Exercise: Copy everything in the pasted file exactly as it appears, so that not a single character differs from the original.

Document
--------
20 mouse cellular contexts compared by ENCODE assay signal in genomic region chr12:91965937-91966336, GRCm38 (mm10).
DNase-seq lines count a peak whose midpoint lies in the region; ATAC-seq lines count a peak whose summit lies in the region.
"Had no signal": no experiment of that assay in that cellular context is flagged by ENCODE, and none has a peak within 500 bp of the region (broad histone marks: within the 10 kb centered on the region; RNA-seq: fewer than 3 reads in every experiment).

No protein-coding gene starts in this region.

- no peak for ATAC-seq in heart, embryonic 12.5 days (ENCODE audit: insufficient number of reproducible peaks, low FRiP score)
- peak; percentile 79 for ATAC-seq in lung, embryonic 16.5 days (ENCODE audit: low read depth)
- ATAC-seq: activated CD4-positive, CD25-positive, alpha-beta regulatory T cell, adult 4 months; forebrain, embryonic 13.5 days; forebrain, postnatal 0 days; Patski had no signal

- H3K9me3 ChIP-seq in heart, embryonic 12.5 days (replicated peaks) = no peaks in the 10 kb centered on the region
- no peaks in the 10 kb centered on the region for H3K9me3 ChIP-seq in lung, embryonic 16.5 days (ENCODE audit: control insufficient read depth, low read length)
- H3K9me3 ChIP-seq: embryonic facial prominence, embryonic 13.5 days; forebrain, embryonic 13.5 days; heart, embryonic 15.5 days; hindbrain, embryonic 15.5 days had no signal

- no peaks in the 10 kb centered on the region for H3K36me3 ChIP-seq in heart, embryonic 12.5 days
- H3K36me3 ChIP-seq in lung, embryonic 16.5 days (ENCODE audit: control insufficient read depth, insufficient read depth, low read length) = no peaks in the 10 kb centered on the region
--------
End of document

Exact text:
20 mouse cellular contexts compared by ENCODE assay signal in genomic region chr12:91965937-91966336, GRCm38 (mm10).
DNase-seq lines count a peak whose midpoint lies in the region; ATAC-seq lines count a peak whose summit lies in the region.
"Had no signal": no experiment of that assay in that cellular context is flagged by ENCODE, and none has a peak within 500 bp of the region (broad histone marks: within the 10 kb centered on the region; RNA-seq: fewer than 3 reads in every experiment).

No protein-coding gene starts in this region.

- no peak for ATAC-seq in heart, embryonic 12.5 days (ENCODE audit: insufficient number of reproducible peaks, low FRiP score)
- peak; percentile 79 for ATAC-seq in lung, embryonic 16.5 days (ENCODE audit: low read depth)
- ATAC-seq: activated CD4-positive, CD25-positive, alpha-beta regulatory T cell, adult 4 months; forebrain, embryonic 13.5 days; forebrain, postnatal 0 days; Patski had no signal

- H3K9me3 ChIP-seq in heart, embryonic 12.5 days (replicated peaks) = no peaks in the 10 kb centered on the region
- no peaks in the 10 kb centered on the region for H3K9me3 ChIP-seq in lung, embryonic 16.5 days (ENCODE audit: control insufficient read depth, low read length)
- H3K9me3 ChIP-seq: embryonic facial prominence, embryonic 13.5 days; forebrain, embryonic 13.5 days; heart, embryonic 15.5 days; hindbrain, embryonic 15.5 days had no signal

- no peaks in the 10 kb centered on the region for H3K36me3 ChIP-seq in heart, embryonic 12.5 days
- H3K36me3 ChIP-seq in lung, embryonic 16.5 days (ENCODE audit: control insufficient read depth, insufficient read depth, low read length) = no peaks in the 10 kb centered on the region